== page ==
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Extra! Food Prices Soar In Venezuela

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El Tiempo, August 18, 2015

An already critical economic situation is spiraling out of control in Venezuela, with newspaper El Tiempo reporting that "the word "cheap" is disappearing from the Venezuelan vocabulary."

In the northern city of Puerto La Cruz, a kilo of tomatoes or onions can cost a whopping 400 bolivars ($63), double what it used to be, while bell peppers sell for 350 bolivars ($55) per kilo. A few days ago, the newspaper reported that the price for a carton of eggs had increased by 30% in just one week to about 700 bolivars ($110).

While the cost of basic goods can vary widely from week to week, people queue for hours to get their hands on "regulated products," whose prices the government caps. On El Tiempo"s front page, shoppers are pictured waiting in long lines to buy the offers of the day, namely detergents, dishwashing liquid and toilet paper. "Tomorrow, it could be something else," the reporter writes.

ABOUT THE SOURCE: El Tiempo is a regional newspaper from Venezuela's northern city of Puerto La Cruz. It was founded in 1958.

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Life On "Mars": With The Teams Simulating Space Missions Under A Dome

A niche research community plays out what existence might be like on, or en route to, another planet.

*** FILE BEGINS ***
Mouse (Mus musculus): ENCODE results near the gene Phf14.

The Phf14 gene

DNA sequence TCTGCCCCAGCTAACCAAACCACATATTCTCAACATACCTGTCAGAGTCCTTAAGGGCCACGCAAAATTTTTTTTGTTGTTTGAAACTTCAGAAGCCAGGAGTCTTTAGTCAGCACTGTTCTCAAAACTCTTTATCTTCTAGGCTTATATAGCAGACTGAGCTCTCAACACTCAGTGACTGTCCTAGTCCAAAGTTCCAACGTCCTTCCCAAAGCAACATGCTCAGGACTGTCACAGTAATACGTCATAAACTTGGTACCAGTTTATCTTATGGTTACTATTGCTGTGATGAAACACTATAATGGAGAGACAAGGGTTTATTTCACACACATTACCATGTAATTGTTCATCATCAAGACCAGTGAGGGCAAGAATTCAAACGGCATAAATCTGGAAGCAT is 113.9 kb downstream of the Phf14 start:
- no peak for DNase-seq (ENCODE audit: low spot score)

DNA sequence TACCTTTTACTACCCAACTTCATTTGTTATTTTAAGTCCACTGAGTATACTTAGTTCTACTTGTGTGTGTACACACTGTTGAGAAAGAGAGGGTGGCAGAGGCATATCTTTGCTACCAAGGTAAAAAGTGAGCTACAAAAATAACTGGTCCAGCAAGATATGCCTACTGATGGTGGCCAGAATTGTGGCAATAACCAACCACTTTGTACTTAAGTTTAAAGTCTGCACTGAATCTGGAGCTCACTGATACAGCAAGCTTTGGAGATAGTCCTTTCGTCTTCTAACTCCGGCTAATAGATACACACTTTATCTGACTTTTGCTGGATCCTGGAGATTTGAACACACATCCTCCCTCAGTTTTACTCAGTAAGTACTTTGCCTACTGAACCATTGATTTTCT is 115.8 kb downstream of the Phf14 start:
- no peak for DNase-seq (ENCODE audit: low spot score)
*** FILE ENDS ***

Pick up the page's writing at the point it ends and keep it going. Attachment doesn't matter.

Photo of a person in a space suit walking toward the ​Mars Desert Research Station near Hanksville, Utah

At the Mars Desert Research Station near Hanksville, Utah

Sarah Scoles

In November 2022, Tara Sweeney’s plane landed on Thwaites Glacier, a 74,000-square-mile mass of frozen water in West Antarctica. She arrived with an international research team to study the glacier’s geology and ice fabric, and how its ice melt might contribute to sea level rise. But while near Earth’s southernmost point, Sweeney kept thinking about the moon.

“It felt every bit of what I think it will feel like being a space explorer,” said Sweeney, a former Air Force officer who’s now working on a doctorate in lunar geology at the University of Texas at El Paso. “You have all of these resources, and you get to be the one to go out and do the exploring and do the science. And that was really spectacular.”

That similarity is why space scientists study the physiology and psychology of people living in Antarctic and other remote outposts: For around 25 years, people have played out what existence might be like on, or en route to, another world. Polar explorers are, in a way, analogous to astronauts who land on alien planets. And while Sweeney wasn’t technically on an “analog astronaut” mission — her primary objective being the geological exploration of Earth — her days played out much the same as a space explorer’s might.

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